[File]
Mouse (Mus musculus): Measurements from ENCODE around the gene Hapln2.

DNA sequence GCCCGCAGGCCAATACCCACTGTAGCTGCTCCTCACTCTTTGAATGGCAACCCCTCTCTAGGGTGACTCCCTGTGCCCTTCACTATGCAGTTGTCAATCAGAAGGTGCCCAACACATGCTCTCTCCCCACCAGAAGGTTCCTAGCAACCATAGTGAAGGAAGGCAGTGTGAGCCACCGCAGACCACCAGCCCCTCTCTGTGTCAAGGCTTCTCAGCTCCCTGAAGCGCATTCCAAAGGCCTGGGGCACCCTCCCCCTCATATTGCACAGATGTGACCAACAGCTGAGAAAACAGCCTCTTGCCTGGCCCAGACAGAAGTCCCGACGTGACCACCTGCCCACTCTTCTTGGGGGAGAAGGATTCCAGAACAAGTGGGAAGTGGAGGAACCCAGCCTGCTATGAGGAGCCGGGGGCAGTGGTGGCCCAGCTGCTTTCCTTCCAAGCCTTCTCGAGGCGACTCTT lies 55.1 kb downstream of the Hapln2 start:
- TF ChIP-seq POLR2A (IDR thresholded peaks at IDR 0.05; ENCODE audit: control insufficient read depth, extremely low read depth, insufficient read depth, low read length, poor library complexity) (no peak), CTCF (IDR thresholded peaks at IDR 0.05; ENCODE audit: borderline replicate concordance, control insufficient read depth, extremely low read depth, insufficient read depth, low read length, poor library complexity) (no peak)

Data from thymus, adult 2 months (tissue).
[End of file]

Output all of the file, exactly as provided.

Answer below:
Mouse (Mus musculus): Measurements from ENCODE around the gene Hapln2.

DNA sequence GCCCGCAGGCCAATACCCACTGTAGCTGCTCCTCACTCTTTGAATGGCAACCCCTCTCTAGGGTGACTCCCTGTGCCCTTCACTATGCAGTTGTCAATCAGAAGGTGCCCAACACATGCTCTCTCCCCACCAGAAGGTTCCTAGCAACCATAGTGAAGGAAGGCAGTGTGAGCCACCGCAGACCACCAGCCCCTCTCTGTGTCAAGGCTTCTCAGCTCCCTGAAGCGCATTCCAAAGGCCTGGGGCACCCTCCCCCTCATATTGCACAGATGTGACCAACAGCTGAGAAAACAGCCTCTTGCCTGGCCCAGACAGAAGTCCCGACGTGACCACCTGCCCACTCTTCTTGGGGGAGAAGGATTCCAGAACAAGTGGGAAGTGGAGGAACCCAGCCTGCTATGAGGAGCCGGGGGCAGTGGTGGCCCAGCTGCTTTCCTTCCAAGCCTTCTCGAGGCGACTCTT lies 55.1 kb downstream of the Hapln2 start:
- TF ChIP-seq POLR2A (IDR thresholded peaks at IDR 0.05; ENCODE audit: control insufficient read depth, extremely low read depth, insufficient read depth, low read length, poor library complexity) (no peak), CTCF (IDR thresholded peaks at IDR 0.05; ENCODE audit: borderline replicate concordance, control insufficient read depth, extremely low read depth, insufficient read depth, low read length, poor library complexity) (no peak)

Data from thymus, adult 2 months (tissue).